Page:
It is the illterate voter who taught Indira Gandhi a bitter lesson. It is easy to ridicule the Indian voter for electing Jaya in 1991 but it was the same voter who gave her a stinging lesson in humility.

We often bemoan the influence of caste in Indian politics but nobody pauses to think how they look for marriage alliances irrespective of educational background. I've seen parents in USA advertise "groom needed for girl, caste name, born in US but brought up with Indian values". JFK had to go to great lengths to show that he as Catholic could be as good as an Protestant president.

The Tamil Nadu voter, in particular, draws lot of fire for falling for cine-charisma, especially with regard to MGR. Lets not forget that Barack Obama and JFK were two people who sailed to the presidency on charisma. This is not to insult Obama and JFK who were well qualified besides being charismatic.

On a more serious note, India has survived as a functioning democracy with the most plural of societies. In 1947 no historian worth his salt gave India much chance to survive, the Balkans was often cited. India still stands as a parliamentary democracy.

700 million voters is more than double the US population. To ensure such a sea of humanity votes orderly is no mean feat. To govern over such a nation with fractured mandate and to show progress is a herculean task.

The Indian constituition has been made a mockery of, 100+ amendments in 50 years. Still it is a visionary document thanks largely to the progressive minded who, not incidentally were mostly Hindu's and especially Brahmins, imparted an eclectic character. Unlike its sibling, Pakistan, India ensured freedom to not just "profess" any religion but very importantly the freedom to "propagate" ones religion. Its a landmark freedom that only minds of the highest caliber could think of and enshrine. Of course India fell short in practice but in ideals it had a good benchmark. It is a distinction that Pakistan could not make and never will make. Pakistan can never have a Hindu President.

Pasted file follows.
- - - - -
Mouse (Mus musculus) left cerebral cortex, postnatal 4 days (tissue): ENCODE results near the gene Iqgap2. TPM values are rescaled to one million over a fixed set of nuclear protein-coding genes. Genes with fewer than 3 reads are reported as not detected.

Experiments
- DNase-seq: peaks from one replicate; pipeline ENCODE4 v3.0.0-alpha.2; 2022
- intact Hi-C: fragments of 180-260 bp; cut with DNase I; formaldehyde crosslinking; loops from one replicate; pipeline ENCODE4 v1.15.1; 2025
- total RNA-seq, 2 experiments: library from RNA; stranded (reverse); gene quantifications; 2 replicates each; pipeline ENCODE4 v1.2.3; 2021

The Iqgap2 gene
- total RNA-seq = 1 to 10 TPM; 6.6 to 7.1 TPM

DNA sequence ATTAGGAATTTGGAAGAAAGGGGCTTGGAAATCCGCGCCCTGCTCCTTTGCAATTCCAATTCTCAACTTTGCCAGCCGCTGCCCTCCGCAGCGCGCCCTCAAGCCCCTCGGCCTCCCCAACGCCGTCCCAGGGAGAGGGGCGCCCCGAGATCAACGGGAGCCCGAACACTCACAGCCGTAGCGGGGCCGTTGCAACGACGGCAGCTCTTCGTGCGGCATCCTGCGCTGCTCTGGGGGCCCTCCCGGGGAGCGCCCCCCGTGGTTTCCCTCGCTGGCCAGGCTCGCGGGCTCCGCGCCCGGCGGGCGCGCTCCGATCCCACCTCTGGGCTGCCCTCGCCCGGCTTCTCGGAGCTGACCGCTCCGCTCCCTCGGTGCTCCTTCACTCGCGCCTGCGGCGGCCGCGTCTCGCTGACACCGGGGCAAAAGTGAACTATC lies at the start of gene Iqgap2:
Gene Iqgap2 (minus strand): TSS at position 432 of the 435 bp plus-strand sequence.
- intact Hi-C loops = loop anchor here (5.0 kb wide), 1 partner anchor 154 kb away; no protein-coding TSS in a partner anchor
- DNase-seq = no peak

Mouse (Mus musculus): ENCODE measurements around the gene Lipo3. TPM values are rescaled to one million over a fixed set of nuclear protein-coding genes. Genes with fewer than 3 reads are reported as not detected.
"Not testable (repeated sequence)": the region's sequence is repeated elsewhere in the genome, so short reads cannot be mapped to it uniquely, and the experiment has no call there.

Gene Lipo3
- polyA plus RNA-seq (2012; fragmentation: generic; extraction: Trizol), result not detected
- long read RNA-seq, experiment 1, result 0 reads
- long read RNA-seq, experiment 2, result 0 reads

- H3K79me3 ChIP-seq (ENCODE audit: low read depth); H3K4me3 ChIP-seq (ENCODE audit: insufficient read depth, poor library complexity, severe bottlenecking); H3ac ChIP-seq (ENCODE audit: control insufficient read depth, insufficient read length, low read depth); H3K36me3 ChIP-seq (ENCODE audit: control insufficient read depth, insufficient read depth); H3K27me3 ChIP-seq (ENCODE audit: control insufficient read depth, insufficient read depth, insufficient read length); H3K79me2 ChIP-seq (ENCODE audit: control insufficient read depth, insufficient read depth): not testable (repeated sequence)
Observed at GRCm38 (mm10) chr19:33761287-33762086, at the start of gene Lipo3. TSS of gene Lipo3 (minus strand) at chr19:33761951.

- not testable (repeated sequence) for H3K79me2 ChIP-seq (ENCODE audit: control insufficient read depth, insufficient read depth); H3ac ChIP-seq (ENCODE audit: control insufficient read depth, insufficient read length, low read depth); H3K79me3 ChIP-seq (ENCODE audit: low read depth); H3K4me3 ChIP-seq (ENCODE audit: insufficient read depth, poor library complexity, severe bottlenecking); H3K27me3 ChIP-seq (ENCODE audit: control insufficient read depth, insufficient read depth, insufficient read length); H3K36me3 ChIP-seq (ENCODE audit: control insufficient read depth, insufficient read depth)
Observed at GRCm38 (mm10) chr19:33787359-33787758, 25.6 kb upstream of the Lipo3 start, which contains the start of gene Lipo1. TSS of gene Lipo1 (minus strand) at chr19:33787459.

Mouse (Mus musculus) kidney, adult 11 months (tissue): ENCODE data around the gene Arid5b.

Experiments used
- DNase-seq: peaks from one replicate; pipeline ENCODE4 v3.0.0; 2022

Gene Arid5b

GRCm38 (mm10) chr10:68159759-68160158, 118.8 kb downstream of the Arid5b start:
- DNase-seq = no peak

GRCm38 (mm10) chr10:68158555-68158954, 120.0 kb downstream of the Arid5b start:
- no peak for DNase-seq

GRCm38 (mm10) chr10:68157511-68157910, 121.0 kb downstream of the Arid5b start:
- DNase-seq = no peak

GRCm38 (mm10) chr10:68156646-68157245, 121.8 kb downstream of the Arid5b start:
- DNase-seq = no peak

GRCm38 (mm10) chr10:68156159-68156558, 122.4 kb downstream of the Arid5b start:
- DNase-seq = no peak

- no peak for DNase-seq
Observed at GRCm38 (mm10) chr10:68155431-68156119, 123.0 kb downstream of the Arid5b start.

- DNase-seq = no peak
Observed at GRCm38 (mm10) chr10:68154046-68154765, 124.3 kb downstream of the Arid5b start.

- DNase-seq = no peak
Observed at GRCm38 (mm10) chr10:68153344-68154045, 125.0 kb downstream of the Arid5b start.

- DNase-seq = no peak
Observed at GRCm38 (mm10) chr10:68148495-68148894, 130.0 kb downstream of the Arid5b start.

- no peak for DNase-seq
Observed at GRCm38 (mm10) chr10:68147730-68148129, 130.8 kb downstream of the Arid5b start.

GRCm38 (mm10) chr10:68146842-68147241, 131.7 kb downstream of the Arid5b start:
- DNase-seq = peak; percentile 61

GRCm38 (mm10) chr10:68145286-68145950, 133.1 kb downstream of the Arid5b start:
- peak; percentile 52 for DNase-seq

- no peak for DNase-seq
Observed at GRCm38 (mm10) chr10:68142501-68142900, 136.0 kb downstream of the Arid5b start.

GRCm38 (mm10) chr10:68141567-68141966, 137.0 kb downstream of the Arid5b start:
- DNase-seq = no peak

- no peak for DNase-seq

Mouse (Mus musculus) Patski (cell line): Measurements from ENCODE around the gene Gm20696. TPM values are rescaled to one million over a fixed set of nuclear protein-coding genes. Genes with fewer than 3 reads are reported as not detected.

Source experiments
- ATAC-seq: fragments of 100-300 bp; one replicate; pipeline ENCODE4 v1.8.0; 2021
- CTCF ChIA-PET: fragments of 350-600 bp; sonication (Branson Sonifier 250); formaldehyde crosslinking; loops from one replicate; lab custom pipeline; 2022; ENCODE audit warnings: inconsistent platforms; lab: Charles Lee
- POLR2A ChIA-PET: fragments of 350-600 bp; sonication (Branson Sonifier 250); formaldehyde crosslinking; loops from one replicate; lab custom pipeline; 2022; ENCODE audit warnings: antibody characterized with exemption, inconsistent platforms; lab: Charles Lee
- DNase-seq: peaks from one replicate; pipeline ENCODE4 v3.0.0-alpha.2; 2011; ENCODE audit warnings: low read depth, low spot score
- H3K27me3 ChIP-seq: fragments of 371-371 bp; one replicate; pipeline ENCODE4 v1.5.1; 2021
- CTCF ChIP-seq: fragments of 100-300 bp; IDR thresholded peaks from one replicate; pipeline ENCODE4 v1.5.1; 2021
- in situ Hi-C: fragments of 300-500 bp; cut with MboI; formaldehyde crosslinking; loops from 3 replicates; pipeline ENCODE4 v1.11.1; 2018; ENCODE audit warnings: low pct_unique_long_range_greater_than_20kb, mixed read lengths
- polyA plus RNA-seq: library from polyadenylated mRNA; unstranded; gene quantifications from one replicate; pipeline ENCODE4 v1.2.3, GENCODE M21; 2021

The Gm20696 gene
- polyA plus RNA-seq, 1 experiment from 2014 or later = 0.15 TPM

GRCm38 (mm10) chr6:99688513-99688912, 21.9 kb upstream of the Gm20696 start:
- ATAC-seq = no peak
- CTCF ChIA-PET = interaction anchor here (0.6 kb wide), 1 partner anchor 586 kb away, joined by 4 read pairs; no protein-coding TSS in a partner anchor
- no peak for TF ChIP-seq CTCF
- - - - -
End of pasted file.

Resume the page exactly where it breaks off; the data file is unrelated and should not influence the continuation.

Thanks to the egalitarian impulse generated from the Freedom movement, thanks to Gandhi and incidentally to Ambedkar, Dalits were much more legally protected than Blacks in US. Again, in practice India continues to fall short but the reasons are mostly within the community and with the kind of leaders they begot. Reservation of constituencies, started in 1930's with a promise to review is still continuing after 79 years. Reservation in education started in 1950, in some states much before that, supposed to last for only 10 years is still continuing. Discussing that here is not my desire.

Many decry the successive hung parliaments. I welcome it. Yes India has not progressed fast enough due to them but India's progress in many areas is ONLY due to hung parliaments. Tamil Nadu had always given Congress a gift of majority MP seats in TN but never did we get any respect at the center until Jaya showed how power can be wielded. Power can be applied in bad or good ways, she chose the bad way but still she showed the power of an hithreto unkown politician unlike the effete MK . Hung parliament has ensured that states like TN, Andhra get their respect and their due unlike UP, Bihar which are only millstones around India's neck. While good legislation stunbles lets not lose sight that bad legislation also stumbles. In today's scenario Rajiv could not do to Muslim women what he did with his brute majority of 450 MP's ( The Shah Bano case and how Rajiv pushed legislation to deny muslim women alimony, just to appease hard line muslim clerics).

My idea of blogging is not to write thoroughly on subjects, just interestingly, shining a different light and tickling the reader to think further. Thats what a blog is supposed to be, its not a thesis, so I shall leave this discussion here now. Minnesota is still yet to resolve the Senate Race from Nov 2008 election. Well when India elects Pappu Yadav and Phoolan Devi what can one say.

Good Luck India. I'd love to Manmohan back in the helm, but if we want fun then it should be Mulayam or Mayawati. Mayawati will be great fun to watch but it will be a sad day for India.

Monday, May 11, 2009

Wynton Marsalis CD and charm of CD sleeve notes.

Recently when I stepped into my favorite book store "Borders" I was apalled to find entire rows of CD/DVD's marked 50% discount. 'Borders' is in deep crisis and they had closed many underperforming stores so I stepped up to an empoyee and asked if they are closing too, the guy insolently answered,without even looking at me "look at the notices posted". The notices said that since buying CD's at stores has declined they are doing away with stocking lot of CD's, especially one that is not a hot album or a recently released label. The notice also complained against music companies that charge heavily for CD's, the competition from online downloading etc. Apple iTunes crossed 1 billion downloads a year ago. One can sample individual tracks and buy just tracks that we like not pay for an entire CD. The music industry is in a churn due to this. Also the recent development of dropping DRM (digital Rights management) has enabled Apple to sell DRM free better sounding music.